7. Concluding Reflections

A number of Muslim writers have suggested that the modern sciences or modern scientism are incompatible with Islam. This claim is more plausibly made about scientism than about the sciences themselves, although it must be admitted that the distinction is sometimes blurred, as when researchers present theories interwoven with presumptions contrary to religious belief. It has been suggested that there should be a revival of "sacred science" or an Islamization of the sciences. This project requires the undertaking of scientific research and theorization within a religious or Islamic conceptual framework. The need to carry out this project is felt especially urgently with regard to the social sciences, in which values and worldview play a particularly prominent role.

Hermeneutics is the study of interpretation and understanding. Although, unfortunately, this study has sometimes been associated with perniciously relativistic views, there is nothing about hermeneutics in the general sense outlined here that requires this. The project of nurturing sacred or Islamized sciences is essentially a hermeneutical project, for it requires the reinterpretation and renewed understanding of the sciences from a religious or Islamic perspective.

The idea of an Islamized science will face the objection that the introduction of religious and metaphysical principles and values is incompatible with science. Science is objectifying inquiry, it will be argued, and this requires science to be free from the interference of religion, metaphysics, and value judgments. To this objection, there are two replies.

First, even the natural sciences are not as neutral as they are advertised to be. Secondly, objectivity does not require neutrality, but only a commitment to the ongoing task of making assumptions explicit.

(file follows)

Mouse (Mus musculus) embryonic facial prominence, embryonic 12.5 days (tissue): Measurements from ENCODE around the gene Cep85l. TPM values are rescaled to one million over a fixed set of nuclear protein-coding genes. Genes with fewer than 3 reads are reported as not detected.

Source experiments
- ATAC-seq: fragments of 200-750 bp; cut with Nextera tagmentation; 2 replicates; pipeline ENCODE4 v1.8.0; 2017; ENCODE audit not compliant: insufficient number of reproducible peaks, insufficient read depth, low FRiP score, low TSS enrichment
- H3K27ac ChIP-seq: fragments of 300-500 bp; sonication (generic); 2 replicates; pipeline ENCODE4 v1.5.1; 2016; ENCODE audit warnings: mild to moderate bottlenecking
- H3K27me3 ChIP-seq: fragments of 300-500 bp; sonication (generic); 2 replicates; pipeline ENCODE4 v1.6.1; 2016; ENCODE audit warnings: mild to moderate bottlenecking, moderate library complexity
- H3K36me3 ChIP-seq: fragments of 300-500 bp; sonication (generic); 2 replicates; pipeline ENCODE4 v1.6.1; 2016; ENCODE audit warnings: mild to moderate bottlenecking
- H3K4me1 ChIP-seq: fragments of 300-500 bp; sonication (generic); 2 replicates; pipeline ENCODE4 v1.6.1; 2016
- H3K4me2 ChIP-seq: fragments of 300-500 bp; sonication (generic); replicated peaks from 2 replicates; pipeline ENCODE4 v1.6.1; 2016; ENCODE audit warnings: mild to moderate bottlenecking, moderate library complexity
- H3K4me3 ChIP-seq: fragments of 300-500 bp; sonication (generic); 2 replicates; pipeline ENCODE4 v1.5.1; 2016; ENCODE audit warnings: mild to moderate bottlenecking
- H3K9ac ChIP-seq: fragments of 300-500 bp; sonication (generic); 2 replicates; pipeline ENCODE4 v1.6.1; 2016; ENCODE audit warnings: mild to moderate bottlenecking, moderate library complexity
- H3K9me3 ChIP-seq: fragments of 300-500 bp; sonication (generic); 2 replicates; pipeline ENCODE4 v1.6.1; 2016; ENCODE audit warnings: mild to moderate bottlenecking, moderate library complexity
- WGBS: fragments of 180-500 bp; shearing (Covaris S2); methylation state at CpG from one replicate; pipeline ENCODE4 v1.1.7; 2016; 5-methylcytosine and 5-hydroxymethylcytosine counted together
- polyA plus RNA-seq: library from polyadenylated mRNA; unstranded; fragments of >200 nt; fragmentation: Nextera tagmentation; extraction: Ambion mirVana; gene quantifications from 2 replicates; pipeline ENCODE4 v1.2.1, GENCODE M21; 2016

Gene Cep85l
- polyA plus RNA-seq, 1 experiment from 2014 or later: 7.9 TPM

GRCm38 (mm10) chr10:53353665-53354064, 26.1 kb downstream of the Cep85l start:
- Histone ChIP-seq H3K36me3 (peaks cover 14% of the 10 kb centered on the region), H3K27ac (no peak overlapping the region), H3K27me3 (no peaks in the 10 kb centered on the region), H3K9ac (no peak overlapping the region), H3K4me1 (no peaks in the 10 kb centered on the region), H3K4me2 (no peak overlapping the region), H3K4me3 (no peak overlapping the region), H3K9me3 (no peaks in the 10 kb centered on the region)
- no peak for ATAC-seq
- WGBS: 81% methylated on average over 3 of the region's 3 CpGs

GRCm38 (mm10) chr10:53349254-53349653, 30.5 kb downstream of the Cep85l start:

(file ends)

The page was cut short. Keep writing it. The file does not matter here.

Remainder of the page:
In this paper, I have suggested three grades of religious hermeneutics that may be employed to cultivate sacred sciences: (I) religious understanding at the subjective level; (II) a rejection of methodological naturalism with regard to (a) the description of phenomena, (b) the evaluation of theories, and (c) theory construction; (III) the positive integration of successful theories into a coherent religious worldview.

Muslim scholars can only hope to develop religious hermeneutics along the lines suggested here through the recovery of the Islamic intellectual sciences, the conscious rejection of the scientistic worldview, and an engagement with the sciences aimed at wisdom. For the wisdom thus sought to have depth, it is essential for researchers to consider the multiple layers of meaning to be found in the texts and other phenomena that serve as objects of inquiry.

A hierarchical stratification of levels of meaning that begins with the exterior/interior (zahir/batin) division will take shape, in sha' Allah, through dialogue with the secular sciences as researchers draw on the Islamic intellectual traditions to elaborate hermeneutical foundations for Islamic social sciences.